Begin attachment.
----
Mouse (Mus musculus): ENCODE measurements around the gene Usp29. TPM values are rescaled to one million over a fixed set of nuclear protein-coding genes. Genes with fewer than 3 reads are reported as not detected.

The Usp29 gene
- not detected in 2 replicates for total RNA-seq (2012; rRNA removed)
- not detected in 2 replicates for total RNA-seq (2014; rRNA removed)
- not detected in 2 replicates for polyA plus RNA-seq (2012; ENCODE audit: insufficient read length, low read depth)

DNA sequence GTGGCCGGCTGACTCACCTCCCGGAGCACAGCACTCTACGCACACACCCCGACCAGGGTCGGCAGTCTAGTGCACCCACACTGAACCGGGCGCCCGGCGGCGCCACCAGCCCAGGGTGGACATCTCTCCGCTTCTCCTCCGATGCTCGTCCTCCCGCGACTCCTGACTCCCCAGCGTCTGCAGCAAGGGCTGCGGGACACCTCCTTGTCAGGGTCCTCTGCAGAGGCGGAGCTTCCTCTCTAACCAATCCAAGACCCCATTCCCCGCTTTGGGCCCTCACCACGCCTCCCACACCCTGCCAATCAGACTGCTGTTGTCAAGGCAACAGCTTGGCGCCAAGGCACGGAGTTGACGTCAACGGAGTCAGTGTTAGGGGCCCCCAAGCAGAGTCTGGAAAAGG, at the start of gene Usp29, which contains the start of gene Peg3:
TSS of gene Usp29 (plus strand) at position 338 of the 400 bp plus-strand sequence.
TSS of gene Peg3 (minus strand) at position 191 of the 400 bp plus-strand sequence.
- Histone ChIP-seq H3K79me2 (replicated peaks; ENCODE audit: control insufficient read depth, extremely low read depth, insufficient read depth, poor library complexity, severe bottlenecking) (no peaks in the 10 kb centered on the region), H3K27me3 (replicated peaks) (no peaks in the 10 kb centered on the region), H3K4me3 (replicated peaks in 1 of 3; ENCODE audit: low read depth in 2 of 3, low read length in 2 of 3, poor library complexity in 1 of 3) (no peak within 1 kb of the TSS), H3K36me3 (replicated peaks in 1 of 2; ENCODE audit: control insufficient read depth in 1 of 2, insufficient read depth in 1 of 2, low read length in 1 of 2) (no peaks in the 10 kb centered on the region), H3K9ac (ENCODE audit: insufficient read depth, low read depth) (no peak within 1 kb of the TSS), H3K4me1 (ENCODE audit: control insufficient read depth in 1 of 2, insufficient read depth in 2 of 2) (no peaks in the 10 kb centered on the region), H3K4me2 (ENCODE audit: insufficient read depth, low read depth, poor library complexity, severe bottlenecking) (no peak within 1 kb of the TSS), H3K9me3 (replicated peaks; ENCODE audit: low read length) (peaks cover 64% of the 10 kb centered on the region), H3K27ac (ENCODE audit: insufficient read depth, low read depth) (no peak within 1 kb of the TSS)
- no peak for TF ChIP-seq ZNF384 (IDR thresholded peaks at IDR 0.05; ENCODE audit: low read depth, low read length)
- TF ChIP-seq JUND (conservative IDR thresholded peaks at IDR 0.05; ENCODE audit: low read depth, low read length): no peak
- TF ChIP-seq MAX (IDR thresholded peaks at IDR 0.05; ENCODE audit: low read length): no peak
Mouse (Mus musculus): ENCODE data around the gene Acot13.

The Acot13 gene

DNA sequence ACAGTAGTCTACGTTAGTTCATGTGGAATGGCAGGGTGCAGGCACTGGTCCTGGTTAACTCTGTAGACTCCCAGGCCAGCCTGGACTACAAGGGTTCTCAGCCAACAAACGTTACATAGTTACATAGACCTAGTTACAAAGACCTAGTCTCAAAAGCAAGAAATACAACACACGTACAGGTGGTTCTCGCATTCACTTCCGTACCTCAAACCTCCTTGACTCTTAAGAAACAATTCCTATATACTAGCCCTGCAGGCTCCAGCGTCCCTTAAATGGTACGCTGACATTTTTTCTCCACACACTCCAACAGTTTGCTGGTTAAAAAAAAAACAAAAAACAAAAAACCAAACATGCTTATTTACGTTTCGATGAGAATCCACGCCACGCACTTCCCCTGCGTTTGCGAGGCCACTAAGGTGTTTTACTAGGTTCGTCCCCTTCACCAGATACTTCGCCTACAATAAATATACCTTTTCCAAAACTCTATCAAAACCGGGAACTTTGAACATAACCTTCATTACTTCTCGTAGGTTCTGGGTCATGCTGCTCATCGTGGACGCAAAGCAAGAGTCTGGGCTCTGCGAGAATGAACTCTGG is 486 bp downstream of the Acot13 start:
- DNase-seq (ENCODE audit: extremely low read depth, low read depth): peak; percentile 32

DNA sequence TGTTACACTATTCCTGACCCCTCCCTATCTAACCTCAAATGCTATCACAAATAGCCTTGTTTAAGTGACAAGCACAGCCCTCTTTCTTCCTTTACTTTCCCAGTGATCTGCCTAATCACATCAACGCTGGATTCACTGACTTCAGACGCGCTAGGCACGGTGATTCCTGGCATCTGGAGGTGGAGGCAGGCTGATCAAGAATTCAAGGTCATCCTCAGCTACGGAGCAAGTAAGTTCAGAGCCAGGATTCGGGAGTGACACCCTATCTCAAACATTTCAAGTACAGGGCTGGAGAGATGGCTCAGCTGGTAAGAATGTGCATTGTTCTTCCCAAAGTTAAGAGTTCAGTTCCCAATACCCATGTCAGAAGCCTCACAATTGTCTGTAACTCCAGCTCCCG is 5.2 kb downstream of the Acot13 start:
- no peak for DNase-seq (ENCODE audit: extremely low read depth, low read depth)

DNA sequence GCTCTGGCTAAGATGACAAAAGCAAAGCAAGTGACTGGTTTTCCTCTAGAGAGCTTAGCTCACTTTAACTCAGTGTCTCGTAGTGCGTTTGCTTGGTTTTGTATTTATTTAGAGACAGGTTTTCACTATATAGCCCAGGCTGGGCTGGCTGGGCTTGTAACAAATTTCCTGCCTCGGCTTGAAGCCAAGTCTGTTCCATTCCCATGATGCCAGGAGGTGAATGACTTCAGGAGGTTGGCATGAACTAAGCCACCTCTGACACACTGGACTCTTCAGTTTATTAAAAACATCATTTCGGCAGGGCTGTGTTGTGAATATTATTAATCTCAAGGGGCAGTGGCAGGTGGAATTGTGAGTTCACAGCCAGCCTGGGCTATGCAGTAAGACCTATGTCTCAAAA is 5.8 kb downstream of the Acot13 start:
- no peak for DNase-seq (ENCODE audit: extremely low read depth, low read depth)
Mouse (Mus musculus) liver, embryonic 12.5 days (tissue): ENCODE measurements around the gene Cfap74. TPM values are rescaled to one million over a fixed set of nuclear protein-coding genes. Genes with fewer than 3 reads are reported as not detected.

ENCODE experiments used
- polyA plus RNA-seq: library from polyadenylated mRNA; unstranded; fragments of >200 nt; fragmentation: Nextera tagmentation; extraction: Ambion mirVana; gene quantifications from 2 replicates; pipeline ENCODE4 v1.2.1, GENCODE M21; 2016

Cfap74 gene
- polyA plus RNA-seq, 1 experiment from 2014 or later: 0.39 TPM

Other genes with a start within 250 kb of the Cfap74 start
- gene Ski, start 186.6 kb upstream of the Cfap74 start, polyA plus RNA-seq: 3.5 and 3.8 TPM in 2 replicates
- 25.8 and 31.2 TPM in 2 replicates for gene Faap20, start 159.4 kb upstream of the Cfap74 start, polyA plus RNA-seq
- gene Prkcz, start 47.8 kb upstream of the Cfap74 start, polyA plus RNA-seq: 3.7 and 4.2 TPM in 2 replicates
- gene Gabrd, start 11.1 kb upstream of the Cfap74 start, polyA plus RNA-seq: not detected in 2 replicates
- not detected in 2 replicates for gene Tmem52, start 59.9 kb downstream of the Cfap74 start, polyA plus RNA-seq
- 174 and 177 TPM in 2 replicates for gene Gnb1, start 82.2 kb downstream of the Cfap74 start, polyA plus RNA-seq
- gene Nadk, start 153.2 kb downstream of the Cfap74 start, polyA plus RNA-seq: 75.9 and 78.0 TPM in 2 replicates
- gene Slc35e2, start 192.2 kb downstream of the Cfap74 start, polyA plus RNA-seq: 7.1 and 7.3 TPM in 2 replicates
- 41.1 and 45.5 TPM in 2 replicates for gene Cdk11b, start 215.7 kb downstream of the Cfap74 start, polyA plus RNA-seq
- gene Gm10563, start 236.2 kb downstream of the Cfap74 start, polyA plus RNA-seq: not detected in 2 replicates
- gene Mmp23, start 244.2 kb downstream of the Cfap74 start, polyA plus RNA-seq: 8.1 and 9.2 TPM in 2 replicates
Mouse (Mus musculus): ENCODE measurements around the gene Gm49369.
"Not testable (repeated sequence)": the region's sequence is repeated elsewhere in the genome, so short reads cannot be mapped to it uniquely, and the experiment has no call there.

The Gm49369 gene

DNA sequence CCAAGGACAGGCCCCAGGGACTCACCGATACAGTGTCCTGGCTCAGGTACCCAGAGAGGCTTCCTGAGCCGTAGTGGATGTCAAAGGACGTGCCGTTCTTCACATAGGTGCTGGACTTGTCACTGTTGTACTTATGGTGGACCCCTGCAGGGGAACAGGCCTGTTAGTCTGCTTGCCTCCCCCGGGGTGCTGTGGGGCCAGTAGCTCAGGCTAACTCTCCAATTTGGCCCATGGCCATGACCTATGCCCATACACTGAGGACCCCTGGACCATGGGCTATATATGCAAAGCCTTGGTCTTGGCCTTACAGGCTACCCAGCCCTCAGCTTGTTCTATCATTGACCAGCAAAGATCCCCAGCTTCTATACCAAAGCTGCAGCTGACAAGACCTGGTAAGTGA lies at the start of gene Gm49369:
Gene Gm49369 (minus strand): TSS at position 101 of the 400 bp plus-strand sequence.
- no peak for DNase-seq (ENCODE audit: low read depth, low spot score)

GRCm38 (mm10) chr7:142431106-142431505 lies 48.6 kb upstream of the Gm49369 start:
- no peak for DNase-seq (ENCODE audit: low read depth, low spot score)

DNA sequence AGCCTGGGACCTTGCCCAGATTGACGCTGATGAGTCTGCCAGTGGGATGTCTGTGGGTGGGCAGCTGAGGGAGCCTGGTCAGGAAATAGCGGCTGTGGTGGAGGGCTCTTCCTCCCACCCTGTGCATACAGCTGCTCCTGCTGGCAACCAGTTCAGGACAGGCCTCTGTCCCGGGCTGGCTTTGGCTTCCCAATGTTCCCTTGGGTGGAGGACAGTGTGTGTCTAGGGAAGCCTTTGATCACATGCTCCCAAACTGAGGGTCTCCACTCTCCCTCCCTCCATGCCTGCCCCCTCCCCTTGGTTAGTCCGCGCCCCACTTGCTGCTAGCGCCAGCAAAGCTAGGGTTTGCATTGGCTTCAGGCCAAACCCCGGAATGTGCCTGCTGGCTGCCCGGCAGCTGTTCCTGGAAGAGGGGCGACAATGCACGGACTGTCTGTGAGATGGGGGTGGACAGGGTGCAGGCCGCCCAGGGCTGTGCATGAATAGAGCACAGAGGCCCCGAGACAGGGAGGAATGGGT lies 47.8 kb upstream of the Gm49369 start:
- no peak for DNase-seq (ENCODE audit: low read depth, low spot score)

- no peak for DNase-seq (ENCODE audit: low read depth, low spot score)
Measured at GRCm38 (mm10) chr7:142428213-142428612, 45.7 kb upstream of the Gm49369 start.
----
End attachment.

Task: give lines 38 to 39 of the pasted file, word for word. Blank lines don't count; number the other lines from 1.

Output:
Mouse (Mus musculus): ENCODE measurements around the gene Gm49369.
"Not testable (repeated sequence)": the region's sequence is repeated elsewhere in the genome, so short reads cannot be mapped to it uniquely, and the experiment has no call there.